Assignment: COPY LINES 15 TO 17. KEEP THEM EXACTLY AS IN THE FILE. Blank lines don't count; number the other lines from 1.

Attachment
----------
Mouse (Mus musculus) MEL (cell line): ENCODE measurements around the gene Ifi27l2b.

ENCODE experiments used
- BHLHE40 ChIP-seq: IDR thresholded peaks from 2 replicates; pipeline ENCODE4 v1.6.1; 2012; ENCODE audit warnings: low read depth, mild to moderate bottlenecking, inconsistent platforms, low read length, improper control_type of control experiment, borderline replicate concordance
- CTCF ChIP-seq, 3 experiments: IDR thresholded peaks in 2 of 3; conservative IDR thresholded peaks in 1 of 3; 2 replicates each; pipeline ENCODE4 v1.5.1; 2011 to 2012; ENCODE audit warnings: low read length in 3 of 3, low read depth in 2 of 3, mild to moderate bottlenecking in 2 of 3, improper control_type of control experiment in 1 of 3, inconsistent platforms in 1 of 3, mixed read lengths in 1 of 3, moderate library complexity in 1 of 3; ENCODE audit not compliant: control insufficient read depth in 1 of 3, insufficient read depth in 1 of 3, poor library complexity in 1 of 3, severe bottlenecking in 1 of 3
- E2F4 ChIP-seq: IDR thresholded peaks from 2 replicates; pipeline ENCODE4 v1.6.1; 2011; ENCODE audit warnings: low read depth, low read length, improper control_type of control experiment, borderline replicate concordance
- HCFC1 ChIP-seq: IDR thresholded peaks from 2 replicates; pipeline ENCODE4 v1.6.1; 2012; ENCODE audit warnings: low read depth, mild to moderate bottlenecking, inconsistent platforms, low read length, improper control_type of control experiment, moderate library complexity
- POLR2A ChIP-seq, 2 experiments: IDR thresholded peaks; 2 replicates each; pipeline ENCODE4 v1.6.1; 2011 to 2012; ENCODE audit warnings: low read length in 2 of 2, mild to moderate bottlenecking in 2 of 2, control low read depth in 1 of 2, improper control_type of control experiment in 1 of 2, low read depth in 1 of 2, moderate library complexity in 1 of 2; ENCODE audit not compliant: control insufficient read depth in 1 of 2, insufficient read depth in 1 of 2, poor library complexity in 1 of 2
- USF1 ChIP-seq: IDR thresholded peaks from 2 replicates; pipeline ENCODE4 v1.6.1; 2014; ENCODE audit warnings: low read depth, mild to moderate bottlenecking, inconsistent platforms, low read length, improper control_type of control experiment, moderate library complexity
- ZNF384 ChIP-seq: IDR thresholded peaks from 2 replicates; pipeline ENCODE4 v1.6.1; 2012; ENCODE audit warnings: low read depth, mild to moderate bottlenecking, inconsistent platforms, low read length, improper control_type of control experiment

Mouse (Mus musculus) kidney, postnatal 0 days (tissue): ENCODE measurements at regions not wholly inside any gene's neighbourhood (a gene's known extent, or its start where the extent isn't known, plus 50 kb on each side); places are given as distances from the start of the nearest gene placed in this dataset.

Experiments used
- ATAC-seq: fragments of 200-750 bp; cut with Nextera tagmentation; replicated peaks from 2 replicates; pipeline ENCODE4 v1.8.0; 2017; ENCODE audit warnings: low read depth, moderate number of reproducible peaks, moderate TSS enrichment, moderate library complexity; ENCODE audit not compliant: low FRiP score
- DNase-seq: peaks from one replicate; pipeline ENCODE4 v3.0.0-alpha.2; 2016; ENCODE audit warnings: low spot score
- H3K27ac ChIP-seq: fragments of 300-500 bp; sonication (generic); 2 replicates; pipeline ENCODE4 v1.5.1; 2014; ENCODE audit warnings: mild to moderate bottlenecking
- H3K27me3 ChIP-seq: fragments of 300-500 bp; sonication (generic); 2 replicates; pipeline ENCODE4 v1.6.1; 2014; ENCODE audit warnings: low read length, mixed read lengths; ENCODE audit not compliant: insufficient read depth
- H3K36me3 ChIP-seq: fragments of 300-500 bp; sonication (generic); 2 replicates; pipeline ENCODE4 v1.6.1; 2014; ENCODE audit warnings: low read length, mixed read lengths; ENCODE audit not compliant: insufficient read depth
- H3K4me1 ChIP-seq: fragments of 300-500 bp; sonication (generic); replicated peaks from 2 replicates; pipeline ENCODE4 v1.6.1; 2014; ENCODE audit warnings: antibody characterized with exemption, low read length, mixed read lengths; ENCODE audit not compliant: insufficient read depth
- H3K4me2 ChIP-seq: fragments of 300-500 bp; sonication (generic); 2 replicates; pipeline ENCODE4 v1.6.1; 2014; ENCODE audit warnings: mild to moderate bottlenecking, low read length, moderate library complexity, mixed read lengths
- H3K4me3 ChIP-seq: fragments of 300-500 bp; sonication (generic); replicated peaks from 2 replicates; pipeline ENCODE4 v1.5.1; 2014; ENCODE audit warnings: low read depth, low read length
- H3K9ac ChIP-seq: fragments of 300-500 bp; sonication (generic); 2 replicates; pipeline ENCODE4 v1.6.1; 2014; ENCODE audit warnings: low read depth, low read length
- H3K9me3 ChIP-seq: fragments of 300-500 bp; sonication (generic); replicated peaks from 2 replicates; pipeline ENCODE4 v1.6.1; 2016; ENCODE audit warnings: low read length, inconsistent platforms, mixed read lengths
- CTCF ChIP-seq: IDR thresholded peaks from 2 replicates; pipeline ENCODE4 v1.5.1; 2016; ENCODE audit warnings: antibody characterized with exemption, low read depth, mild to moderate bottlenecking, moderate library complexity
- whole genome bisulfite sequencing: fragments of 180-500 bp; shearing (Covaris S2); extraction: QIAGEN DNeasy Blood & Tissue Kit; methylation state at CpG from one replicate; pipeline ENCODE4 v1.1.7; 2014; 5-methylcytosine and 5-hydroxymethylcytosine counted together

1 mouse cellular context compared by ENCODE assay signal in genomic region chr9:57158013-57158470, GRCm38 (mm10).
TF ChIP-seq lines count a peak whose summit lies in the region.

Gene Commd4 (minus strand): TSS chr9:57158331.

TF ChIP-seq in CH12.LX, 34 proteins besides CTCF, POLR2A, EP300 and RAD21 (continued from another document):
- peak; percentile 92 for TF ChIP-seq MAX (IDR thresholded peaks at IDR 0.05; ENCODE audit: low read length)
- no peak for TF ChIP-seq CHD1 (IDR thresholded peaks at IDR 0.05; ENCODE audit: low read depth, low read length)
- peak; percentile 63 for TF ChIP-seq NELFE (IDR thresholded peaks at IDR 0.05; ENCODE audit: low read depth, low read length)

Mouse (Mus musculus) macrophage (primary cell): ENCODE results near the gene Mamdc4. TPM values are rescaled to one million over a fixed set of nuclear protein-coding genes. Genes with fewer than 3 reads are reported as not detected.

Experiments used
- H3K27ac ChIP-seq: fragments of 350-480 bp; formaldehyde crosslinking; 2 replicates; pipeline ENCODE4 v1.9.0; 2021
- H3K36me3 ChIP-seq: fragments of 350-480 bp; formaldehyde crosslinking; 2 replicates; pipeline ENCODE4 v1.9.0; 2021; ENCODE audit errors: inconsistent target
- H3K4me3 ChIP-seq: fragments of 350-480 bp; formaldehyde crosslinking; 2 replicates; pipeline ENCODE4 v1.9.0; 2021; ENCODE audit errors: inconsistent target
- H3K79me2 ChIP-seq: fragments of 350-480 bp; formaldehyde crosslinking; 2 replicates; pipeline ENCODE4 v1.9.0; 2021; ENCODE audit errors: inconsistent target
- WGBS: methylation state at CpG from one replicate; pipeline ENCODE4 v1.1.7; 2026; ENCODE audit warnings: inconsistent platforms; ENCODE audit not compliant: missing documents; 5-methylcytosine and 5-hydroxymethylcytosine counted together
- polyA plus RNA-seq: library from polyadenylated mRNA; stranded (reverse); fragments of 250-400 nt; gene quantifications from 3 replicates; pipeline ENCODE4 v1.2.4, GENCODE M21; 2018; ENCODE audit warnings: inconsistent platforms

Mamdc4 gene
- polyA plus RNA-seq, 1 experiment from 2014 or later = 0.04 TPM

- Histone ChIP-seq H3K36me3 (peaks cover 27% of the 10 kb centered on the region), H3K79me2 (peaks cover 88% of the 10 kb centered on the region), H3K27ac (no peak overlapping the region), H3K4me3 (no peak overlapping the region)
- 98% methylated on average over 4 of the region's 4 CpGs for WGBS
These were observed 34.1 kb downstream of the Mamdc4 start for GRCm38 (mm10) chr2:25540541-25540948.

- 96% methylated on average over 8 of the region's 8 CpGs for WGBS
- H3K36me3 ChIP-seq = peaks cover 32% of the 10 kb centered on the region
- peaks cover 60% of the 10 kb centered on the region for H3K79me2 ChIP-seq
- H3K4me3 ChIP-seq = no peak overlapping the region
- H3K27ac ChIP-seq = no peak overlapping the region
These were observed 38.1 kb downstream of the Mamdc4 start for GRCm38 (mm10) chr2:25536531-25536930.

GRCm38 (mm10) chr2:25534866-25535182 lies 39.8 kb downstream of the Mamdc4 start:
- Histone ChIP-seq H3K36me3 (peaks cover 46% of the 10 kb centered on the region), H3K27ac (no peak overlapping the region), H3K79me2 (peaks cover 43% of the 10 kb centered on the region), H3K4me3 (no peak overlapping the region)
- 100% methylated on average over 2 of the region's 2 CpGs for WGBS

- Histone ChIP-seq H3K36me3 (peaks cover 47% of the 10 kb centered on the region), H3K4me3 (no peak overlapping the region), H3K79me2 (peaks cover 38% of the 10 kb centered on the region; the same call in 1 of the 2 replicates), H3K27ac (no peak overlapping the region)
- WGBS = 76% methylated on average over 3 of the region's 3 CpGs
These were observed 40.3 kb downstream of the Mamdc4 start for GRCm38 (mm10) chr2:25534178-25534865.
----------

- H3K27me3 ChIP-seq: fragments of 300-500 bp; sonication (generic); 2 replicates; pipeline ENCODE4 v1.6.1; 2014; ENCODE audit warnings: low read length, mixed read lengths; ENCODE audit not compliant: insufficient read depth
- H3K36me3 ChIP-seq: fragments of 300-500 bp; sonication (generic); 2 replicates; pipeline ENCODE4 v1.6.1; 2014; ENCODE audit warnings: low read length, mixed read lengths; ENCODE audit not compliant: insufficient read depth
- H3K4me1 ChIP-seq: fragments of 300-500 bp; sonication (generic); replicated peaks from 2 replicates; pipeline ENCODE4 v1.6.1; 2014; ENCODE audit warnings: antibody characterized with exemption, low read length, mixed read lengths; ENCODE audit not compliant: insufficient read depth